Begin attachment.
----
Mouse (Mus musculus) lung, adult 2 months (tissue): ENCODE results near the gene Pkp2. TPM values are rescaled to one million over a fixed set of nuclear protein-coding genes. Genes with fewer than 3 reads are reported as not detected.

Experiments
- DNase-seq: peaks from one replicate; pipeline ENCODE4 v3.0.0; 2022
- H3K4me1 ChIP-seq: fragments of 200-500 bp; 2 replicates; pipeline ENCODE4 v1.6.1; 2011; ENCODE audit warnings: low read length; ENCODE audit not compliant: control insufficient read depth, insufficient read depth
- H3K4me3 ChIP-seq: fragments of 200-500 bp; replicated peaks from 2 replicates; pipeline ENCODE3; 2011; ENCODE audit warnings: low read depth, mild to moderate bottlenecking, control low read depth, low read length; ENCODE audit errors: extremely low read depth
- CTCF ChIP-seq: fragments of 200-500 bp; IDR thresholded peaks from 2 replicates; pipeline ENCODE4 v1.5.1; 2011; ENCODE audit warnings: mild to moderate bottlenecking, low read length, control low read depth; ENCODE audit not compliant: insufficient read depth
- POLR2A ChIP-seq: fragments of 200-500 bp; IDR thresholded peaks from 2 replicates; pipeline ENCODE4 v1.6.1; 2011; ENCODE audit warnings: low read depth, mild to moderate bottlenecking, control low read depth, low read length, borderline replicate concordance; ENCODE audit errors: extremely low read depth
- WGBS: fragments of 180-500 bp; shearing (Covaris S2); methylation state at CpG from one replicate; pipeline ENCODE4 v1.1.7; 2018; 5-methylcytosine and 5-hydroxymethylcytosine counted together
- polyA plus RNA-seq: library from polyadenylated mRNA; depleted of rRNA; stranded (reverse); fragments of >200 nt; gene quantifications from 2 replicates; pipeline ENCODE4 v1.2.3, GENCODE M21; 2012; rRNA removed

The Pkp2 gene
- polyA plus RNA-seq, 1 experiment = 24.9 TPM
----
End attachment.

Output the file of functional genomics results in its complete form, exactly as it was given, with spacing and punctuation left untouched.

Mouse (Mus musculus) lung, adult 2 months (tissue): ENCODE results near the gene Pkp2. TPM values are rescaled to one million over a fixed set of nuclear protein-coding genes. Genes with fewer than 3 reads are reported as not detected.

Experiments
- DNase-seq: peaks from one replicate; pipeline ENCODE4 v3.0.0; 2022
- H3K4me1 ChIP-seq: fragments of 200-500 bp; 2 replicates; pipeline ENCODE4 v1.6.1; 2011; ENCODE audit warnings: low read length; ENCODE audit not compliant: control insufficient read depth, insufficient read depth
- H3K4me3 ChIP-seq: fragments of 200-500 bp; replicated peaks from 2 replicates; pipeline ENCODE3; 2011; ENCODE audit warnings: low read depth, mild to moderate bottlenecking, control low read depth, low read length; ENCODE audit errors: extremely low read depth
- CTCF ChIP-seq: fragments of 200-500 bp; IDR thresholded peaks from 2 replicates; pipeline ENCODE4 v1.5.1; 2011; ENCODE audit warnings: mild to moderate bottlenecking, low read length, control low read depth; ENCODE audit not compliant: insufficient read depth
- POLR2A ChIP-seq: fragments of 200-500 bp; IDR thresholded peaks from 2 replicates; pipeline ENCODE4 v1.6.1; 2011; ENCODE audit warnings: low read depth, mild to moderate bottlenecking, control low read depth, low read length, borderline replicate concordance; ENCODE audit errors: extremely low read depth
- WGBS: fragments of 180-500 bp; shearing (Covaris S2); methylation state at CpG from one replicate; pipeline ENCODE4 v1.1.7; 2018; 5-methylcytosine and 5-hydroxymethylcytosine counted together
- polyA plus RNA-seq: library from polyadenylated mRNA; depleted of rRNA; stranded (reverse); fragments of >200 nt; gene quantifications from 2 replicates; pipeline ENCODE4 v1.2.3, GENCODE M21; 2012; rRNA removed

The Pkp2 gene
- polyA plus RNA-seq, 1 experiment = 24.9 TPM